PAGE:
This course will cover advanced topics in compiler construction. The range of topics is open-ended and will largely be driven by student interest, but we expect to cover topics such as the following: intermediate representations (e.g., graph IRs), type systems and advanced static checking, advanced program analysis and transformation (e.g., tree fusion, supercompilation), program optimization, advanced control abstractions (e.g., continuations, coroutines, algebraic effects), compilation for non-standard and emerging architectures (e.g., GPU, TPU, FPGA, CGRA), compilation for data processing and ML systems, applying ML techniques to compiler problems.
The course will be research oriented and hands-on: we will read and discuss original papers from the forefront of research, and participants will propose and complete a course project.
Throughout the semester, students will present papers that represent the state of the art in research. For each presented paper, two other students will serve as facilitators to guide the discussion in class. Every student will submit a 4-sentence summary of each presented paper. We plan to invite the original authors of selected papers to participate in the discussion.
In addition, each student will propose and implement a project. Project topics are first discussed informally with the instructor, and then formalized in a 1-page proposal due by week 3. Project deliverables include definition of weekly SMART tasks ahead of each week and continuous progress updates, as well as a final presentation, a working implementation and reproducible experiments, and a final report (4 pages, excluding bibliography), all accessible in a git repo.
The goal of the class is to kick off a set of research projects at the forefront of compiler research. For students that do well in class, the expected outcome is to set the student on a successful research trajectory in this area. Ideally, the class project will lay the foundation for a future conference submission.
Besides the technical material the course will be a great training ground for presenting, writing, reviewing, task management, risk management, and other important research skills.
- 70% project
- 30% paper presentations, summaries, and participation in class
- In each of the two categories, 50% are required for a passing grade
- No formal prerequisites, but undergrad-level exposure to PL/compilers will be helpful
- Attendance is required. Students may skip class 3 times for any reason.
- Meetings will be in-person or via Zoom, according to instructor/departmental/university policies
- Other communication is via Piazza
|TU 08/24 (W1)||Introduction & logistics|
Below is a tentative and non-exhaustive list of papers that will be presented and discussed in class. More will be sourced from recent conferences such as PLDI, POPL, OOPSLA, ICFP, etc.
- Reticle: A Virtual Machine for Programming Modern FPGAs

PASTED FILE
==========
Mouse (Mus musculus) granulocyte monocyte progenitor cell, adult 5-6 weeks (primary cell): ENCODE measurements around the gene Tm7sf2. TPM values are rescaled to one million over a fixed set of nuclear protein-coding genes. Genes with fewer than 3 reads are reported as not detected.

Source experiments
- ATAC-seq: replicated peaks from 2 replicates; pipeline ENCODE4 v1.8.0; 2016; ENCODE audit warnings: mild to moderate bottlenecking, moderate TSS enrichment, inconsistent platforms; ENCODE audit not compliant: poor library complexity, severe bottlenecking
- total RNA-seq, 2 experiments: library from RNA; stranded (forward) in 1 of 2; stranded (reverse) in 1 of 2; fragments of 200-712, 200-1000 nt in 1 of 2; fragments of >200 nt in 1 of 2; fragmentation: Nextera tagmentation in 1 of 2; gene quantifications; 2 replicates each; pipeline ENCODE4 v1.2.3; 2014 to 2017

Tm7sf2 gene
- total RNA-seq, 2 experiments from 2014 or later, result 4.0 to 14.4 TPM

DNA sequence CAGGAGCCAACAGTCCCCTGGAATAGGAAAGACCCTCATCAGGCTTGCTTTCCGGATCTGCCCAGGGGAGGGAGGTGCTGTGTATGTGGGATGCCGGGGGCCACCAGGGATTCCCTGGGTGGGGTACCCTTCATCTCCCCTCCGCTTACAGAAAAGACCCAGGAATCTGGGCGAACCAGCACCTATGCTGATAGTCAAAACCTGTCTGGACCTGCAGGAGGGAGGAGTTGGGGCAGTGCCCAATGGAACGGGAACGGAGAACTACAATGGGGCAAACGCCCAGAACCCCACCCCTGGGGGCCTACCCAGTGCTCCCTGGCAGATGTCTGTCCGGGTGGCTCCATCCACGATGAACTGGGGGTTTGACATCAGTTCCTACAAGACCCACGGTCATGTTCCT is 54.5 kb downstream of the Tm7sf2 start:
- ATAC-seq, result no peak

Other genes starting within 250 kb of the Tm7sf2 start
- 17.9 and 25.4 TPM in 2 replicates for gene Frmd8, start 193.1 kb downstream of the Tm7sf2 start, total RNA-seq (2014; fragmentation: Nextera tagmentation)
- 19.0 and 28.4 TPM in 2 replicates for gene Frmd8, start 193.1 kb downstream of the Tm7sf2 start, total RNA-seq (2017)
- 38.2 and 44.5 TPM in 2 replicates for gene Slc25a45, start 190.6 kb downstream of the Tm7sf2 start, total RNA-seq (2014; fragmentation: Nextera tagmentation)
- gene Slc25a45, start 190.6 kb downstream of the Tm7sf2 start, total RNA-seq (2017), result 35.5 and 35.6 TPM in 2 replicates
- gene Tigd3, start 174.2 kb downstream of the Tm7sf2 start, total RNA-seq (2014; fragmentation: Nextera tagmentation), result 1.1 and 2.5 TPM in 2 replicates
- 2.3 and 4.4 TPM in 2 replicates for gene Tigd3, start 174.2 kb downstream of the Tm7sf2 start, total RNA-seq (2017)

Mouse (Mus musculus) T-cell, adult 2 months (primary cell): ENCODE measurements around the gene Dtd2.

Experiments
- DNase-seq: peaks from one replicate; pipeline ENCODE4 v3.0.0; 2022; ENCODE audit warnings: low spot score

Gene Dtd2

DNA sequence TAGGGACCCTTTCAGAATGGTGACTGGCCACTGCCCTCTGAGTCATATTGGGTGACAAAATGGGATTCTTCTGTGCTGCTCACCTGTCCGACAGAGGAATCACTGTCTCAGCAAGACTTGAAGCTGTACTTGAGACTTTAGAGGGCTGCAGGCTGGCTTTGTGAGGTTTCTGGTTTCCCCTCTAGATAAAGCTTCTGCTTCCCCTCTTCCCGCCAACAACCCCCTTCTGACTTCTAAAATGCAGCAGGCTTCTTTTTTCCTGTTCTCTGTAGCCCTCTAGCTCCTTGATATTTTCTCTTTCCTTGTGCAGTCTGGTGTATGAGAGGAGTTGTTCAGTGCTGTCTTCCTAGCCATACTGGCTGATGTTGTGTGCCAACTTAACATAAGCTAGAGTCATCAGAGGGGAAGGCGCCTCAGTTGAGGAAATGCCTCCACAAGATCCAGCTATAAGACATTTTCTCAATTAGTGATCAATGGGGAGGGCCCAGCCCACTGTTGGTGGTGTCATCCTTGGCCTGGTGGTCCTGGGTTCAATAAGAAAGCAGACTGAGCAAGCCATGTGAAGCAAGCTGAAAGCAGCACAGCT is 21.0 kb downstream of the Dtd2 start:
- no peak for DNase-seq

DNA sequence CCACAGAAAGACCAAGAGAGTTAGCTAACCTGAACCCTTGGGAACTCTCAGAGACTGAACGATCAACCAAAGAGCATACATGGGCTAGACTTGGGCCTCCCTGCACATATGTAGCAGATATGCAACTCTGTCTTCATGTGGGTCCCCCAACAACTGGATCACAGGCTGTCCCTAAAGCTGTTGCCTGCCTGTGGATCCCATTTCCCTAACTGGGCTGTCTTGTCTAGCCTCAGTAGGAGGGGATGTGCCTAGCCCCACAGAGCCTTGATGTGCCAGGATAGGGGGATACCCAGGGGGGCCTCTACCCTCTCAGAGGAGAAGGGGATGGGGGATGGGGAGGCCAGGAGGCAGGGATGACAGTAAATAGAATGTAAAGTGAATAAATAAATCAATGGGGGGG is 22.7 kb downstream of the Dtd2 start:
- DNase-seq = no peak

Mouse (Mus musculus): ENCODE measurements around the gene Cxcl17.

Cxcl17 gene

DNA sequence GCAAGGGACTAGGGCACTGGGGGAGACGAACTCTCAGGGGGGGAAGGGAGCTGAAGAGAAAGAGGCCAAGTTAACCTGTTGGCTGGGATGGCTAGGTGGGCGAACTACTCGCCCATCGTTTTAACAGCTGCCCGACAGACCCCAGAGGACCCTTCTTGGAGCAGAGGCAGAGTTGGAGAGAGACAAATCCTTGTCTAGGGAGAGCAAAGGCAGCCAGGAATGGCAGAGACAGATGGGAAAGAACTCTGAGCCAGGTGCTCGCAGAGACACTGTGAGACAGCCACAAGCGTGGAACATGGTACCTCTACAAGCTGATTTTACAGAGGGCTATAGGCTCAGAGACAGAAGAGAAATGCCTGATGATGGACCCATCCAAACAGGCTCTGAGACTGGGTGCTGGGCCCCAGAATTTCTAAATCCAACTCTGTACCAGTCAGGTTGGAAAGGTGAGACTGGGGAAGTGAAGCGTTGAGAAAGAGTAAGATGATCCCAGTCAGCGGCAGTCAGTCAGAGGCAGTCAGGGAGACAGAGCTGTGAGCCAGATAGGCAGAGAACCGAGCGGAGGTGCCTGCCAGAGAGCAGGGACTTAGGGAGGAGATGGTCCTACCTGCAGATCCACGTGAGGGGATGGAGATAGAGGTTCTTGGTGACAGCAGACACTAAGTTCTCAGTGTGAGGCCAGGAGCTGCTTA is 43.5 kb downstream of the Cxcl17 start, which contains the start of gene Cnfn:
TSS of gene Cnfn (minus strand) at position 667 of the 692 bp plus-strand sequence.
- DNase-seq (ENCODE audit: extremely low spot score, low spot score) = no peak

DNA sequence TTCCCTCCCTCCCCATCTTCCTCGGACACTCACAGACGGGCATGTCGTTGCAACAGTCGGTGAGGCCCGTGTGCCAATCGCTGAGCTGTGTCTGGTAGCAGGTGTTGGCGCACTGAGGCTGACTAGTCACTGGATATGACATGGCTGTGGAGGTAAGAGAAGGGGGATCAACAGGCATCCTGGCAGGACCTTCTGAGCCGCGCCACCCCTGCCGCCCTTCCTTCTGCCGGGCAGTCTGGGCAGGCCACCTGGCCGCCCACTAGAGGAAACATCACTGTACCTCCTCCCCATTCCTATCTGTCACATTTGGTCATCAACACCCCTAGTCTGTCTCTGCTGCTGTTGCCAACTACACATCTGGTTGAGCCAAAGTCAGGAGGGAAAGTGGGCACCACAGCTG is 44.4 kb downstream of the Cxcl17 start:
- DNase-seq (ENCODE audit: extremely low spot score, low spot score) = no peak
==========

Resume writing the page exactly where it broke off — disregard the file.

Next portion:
- Dependent Type Systems as Macros
- egg: Fast and Extensible Equality SaturationDistinguished Paper
- Compiler and Runtime Support for Continuation Marks
- From Folklore to Fact: Comparing Implementations of Stacks and Continuations
- LLHD: A Multi-level Intermediate Representation for Hardware Description Languages
- Perceus: Garbage Free Reference Counting with Reuse
- AKG: Automatic Kernel Generation for Neural Processing Units using Polyhedral Transformations
- An Efficient Interpreter for Datalog by De-specializing Relations
- Bliss: Auto-tuning Complex Applications using a Pool of Diverse Lightweight Learning Models
- Chianina: An Evolving Graph System for Flow- and Context-Sensitive Analyses of Million Lines of C Code
- DNNFusion: Accelerating Deep Neural Networks Execution with Advanced Operator Fusion
- Learning Nonlinear Loop Invariants with Gated Continuous Logic Networks
- The Essence of Bluespec: A Core Language for Rule-Based Hardware Design
- Synthesizing Structured CAD Models with Equality Saturation and Inverse Transformations
- A Sparse Iteration Space Transformation Framework for Sparse Tensor Algebra
- Handling Bidirectional Control Flow
- Getting to the Point: Index Sets and Parallelism-Preserving Autodiff for Pointful Array Programming
- Achieving High-Performance the Functional Way - A Functional Pearl on Expressing High-Performance Optimizations as Rewrite Strategies
Reviews, Papers, and Talks
- Communication in Computer Science
Olivier Danvy, class at Yale-NUS College Singapore
How to Read a Paper
How To Give Strong Technical Presentations
(older version with notes)
How to Give a Great Research Talk
Simon Peyton Jones
How to Write Papers So People Can Read Them
How to Write a Great Research Paper
Simon Peyton Jones
How to Write a Great Research Proposal
Simon Peyton Jones and Alan Bundy
The Heilmeier Catechism
George H. Heilmeier
SIGPLAN empirical evaluation checklist
Steve Blackburn, Matthias Hauswirth, Emery Berger, Michael Hicks